Broadway icon Terrence Mann comes to St. Louis in the fall to play the part of King Triton in Variety Theatre’s production of Disney’s The Little Mermaid for six shows-October 18-21, at the Touhill Performing Arts Center.
A three-time Tony nominee, Terry was the original Rum Tum Tugger in Cats, the original Inspector Javert in Les Misérables, and the original Beast in Beauty and the Beast.  He also originated the role of Chauvelin in The Scarlet Pimpernel and The Man in the Yellow Suit in Tuck Everlasting.  His most recent Tony nomination was for his portrayal of King Charlemagne in Pippin, which also earned him the Outer Critics Circle Award.
Last spring, Terry starred as Jerry Springer in The New Group New York premiere of Jerry Springer: The Opera at the Signature Theatre. Other Broadway credits include The Addams Family (Mal Bienekie), Lennon (Ensemble), The Rocky Horror Show (Frank ‘N Furter),Getting Away with Murder (Greg), A Christmas Carol (Scrooge), Rags (Saul), Barnum (Ringmaster), and Jerome Robbins Broadway (Narrator).

Terry’s credits also include a wide range of film and TV work. Currently, he can be seen as arch-villain Mr. Whispers on the Netflix series “Sense8.”  He appeared as Bob on the Sci-Fi Channel’s series “The Dresden Files.”
Additional credits include features CRITTERS, A CHORUS LINE, BIG TOP PEE-WEE, and SOLAR BABIES and TV shows; ”Sleepy Hollow,” “Instinct,” “Law and Order,” “Mrs. Santa Claus,” “American Revolution,” and “One Life to Live.”.
Terry’s theatre credits also include work as a director, composer, professor and artistic director.  He is the Director/Composer for the musical adaptation on Romeo and Juliet currently in development. He was the founding Artistic Director of the Carolina Arts Festival and currently serves as the endowed chair of Musical Theatre at Western Carolina University. In addition, he is the Artistic Director of the Connecticut Repertory Theater’s Nutmeg Summer Theater Festival.  He and his wife Charlotte d’Amboise are co-artistic directors of the Triple Arts Musical Theatre intensive for young performers at Western Carolina University.
Now in its 10th year, Variety Theatre is the country’s only production of its kind. Featuring an inclusive Children’s Ensemble performing alongside a professional adult cast, this Broadway classic is a must-see event. In 2018, Variety Theatre was awarded the “Special Award for a Body of Work” by the St. Louis Theater Circle, an honor that is not an annual award, but is only presented when it is felt it is truly deserved.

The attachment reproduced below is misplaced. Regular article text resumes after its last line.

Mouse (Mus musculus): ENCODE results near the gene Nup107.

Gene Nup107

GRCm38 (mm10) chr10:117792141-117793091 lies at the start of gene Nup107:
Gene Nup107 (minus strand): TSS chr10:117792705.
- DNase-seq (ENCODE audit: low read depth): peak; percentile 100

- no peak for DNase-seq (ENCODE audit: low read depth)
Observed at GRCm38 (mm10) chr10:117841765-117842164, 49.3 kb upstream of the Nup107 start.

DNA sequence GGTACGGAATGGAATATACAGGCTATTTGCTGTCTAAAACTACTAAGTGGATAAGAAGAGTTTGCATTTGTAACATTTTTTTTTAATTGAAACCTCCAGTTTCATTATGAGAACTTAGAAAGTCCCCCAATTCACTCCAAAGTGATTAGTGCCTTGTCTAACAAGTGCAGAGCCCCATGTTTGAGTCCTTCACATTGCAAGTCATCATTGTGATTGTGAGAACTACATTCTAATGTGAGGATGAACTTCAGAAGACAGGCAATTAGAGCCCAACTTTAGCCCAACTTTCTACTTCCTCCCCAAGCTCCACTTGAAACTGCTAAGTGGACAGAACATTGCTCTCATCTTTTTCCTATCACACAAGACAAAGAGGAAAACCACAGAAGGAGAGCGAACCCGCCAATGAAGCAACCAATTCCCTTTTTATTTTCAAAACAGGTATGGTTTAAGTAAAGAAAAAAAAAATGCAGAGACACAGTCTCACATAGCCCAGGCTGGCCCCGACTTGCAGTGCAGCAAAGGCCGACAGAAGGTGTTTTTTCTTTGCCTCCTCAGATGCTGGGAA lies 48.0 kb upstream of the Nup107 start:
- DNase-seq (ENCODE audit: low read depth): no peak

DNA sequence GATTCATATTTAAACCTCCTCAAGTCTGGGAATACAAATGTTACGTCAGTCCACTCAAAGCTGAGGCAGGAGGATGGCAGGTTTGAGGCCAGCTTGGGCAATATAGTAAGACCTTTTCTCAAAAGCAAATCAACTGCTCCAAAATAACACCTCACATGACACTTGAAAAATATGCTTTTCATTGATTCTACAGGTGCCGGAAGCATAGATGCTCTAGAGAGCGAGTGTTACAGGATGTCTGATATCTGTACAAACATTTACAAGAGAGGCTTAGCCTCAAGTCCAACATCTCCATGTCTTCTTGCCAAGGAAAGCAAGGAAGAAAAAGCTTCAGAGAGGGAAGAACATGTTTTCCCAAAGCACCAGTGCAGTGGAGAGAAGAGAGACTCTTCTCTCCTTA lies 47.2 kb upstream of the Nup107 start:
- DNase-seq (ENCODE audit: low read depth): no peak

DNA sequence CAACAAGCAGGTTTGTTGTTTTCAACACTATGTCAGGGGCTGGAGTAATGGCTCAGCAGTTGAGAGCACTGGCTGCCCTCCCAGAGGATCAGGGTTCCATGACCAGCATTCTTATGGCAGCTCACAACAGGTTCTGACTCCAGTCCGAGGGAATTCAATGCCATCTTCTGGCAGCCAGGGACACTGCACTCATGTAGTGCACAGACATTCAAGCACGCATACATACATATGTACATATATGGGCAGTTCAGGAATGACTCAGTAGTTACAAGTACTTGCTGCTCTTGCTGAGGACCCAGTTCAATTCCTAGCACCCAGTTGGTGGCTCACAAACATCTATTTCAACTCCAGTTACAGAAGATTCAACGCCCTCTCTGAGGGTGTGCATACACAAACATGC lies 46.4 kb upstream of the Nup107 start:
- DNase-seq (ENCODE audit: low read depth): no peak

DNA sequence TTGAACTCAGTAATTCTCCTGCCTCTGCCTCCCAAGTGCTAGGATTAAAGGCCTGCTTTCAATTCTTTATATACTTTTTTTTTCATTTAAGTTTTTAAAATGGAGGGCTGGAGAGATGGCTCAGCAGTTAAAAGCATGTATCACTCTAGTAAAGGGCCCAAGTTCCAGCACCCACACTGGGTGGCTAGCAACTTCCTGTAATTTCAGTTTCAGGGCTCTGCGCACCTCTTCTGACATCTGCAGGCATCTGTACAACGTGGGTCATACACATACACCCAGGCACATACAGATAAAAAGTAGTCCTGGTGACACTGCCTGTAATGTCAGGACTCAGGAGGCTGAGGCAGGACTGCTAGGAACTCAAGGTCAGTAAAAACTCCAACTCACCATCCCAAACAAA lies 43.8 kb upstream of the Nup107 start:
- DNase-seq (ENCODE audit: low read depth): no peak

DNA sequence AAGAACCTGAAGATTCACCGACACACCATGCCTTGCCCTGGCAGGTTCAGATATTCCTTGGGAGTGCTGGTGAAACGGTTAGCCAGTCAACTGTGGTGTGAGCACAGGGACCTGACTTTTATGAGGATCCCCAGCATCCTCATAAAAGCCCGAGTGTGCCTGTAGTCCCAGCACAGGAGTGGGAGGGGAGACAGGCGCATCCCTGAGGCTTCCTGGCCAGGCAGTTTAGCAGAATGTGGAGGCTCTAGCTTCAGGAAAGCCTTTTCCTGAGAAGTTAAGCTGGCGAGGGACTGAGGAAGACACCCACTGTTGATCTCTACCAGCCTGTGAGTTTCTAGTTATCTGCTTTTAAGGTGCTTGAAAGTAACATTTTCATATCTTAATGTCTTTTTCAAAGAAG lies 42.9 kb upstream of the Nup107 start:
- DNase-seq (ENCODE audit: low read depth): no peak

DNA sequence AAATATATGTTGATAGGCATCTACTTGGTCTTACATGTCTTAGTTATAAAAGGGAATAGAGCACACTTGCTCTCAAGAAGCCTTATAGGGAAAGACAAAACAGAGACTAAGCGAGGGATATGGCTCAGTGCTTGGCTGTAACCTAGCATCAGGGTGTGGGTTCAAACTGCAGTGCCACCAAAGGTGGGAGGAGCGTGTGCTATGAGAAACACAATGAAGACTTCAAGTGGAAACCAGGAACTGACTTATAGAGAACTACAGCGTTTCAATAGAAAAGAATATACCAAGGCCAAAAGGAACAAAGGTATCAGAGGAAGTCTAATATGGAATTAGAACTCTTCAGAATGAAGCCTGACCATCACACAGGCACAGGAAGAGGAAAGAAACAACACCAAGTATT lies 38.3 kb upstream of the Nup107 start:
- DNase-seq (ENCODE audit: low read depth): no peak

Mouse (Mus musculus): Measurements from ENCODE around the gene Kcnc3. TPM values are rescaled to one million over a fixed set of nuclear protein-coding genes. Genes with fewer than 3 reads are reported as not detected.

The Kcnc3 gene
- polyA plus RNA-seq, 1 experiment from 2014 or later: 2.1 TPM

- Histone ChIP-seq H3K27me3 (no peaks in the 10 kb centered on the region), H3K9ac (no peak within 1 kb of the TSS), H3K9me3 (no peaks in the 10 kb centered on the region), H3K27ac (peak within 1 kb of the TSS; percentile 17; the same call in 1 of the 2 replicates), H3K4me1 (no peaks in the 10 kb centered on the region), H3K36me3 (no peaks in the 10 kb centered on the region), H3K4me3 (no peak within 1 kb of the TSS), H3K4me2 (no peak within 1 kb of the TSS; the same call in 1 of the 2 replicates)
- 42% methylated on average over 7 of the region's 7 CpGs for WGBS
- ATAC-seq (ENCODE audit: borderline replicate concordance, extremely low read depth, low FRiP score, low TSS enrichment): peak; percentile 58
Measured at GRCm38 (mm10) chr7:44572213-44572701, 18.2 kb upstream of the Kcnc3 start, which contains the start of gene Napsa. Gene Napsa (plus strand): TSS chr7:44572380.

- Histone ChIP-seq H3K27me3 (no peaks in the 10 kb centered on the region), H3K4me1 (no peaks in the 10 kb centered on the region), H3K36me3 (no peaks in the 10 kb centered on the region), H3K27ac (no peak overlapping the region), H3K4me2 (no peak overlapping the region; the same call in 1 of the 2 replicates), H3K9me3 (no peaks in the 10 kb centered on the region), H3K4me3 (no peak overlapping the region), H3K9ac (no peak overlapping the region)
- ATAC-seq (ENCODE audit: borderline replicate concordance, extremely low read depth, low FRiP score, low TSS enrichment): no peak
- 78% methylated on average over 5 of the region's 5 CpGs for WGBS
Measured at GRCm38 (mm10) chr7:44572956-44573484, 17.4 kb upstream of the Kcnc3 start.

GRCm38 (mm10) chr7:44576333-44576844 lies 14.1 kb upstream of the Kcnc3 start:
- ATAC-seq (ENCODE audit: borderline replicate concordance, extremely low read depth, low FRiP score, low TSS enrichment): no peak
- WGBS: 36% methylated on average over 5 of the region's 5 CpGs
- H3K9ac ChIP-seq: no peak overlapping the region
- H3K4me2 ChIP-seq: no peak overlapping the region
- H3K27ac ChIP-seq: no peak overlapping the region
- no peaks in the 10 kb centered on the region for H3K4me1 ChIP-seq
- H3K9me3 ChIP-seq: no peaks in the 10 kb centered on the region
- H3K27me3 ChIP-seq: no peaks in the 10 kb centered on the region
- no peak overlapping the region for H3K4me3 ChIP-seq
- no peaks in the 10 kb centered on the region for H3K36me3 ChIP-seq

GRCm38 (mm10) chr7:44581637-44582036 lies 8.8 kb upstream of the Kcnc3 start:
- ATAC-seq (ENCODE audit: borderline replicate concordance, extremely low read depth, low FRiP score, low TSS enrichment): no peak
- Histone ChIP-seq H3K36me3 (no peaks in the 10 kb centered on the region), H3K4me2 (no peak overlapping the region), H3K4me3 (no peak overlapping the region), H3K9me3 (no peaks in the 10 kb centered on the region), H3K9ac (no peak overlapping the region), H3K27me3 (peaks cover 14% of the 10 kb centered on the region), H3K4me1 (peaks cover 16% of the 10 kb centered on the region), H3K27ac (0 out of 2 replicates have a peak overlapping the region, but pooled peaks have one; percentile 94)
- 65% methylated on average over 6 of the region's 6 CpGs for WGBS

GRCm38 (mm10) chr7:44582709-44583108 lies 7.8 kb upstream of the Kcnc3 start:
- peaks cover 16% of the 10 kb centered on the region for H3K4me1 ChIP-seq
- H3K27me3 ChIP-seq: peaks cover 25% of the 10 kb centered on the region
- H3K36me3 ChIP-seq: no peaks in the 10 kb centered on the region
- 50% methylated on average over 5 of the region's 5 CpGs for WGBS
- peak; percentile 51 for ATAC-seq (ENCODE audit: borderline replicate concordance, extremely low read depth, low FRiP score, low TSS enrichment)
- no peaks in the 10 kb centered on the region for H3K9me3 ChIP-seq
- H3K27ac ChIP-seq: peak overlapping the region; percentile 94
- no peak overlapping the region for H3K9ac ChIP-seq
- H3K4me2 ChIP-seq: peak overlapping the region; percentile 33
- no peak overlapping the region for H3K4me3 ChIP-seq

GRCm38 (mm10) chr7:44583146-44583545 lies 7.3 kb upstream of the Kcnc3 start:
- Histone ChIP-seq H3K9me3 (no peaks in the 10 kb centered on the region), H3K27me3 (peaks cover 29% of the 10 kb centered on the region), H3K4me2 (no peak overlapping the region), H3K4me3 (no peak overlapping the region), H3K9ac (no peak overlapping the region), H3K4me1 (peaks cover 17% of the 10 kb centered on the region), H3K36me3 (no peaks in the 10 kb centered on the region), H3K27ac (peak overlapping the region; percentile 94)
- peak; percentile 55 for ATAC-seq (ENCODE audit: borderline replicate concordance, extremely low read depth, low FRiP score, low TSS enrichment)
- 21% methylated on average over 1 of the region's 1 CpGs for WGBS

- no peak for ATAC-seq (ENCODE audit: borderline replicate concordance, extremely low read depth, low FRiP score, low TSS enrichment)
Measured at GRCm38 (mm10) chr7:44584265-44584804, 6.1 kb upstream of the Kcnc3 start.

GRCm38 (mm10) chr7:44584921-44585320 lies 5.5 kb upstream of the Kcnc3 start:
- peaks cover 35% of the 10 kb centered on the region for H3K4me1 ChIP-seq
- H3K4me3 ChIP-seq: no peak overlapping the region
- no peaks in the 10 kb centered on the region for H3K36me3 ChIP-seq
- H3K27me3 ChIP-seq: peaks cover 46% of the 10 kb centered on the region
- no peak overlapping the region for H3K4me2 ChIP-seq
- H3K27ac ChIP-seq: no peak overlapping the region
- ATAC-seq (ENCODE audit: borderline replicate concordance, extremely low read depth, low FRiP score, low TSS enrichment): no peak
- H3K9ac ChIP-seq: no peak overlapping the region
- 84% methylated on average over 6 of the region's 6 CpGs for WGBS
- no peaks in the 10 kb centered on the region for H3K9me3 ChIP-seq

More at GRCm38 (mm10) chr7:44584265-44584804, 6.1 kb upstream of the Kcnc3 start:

“But one theater here defies a particularly persistent stereotype:  the assumption that only able-bodied people can perform in musical theater.  In recognition of their eye-opening, audience delighting productions, we are very happy to present our special award for a body of work to Variety Theatre”. Judith Newmark, Post-Dispatch
 Yet again under the direction of Tony Award nominee, Lara Teeter, Variety’s production of Disney’s The Little Mermaid will feature Variety children with disabilities in the children’s ensemble, along with St Louis’ most talented children, as well as Adult Actors’ Equity Association performers.
The 2018 cast of Disney’s The Little Mermaid will include 16 children with a disability, including cerebral palsy, spina bifida, Down’s syndrome, autism, brittle bone disease, muscular dystrophy, hearing impairment, and blindness.  They will all be singing and dancing their way into your heart.  Behind the scenes, 10 children with disabilities including cerebral palsy, Down’s syndrome, hearing loss and neuro-muscular disorder, will be working as interns with the designers and directors.
About Variety the Children’s Charity of St. Louis
Variety empowers children with physical and developmental disabilities, also referred to as children with special needs, and improves their quality of life. Our programs highlight ability rather than disability. This holistic approach gives access to critical medical equipment and therapies, along with innovative Camp and Performing Arts programs, which provide opportunities for recreation, socialization, and artistic expression. Children gain or maintain independence, boost socialization among their friends and family, demonstrate belief in themselves, and increase skills they need to engage their world as fully as possible.
Photo credit: Merie Weismiller Wallace

Facebook Comments
Facebook Comment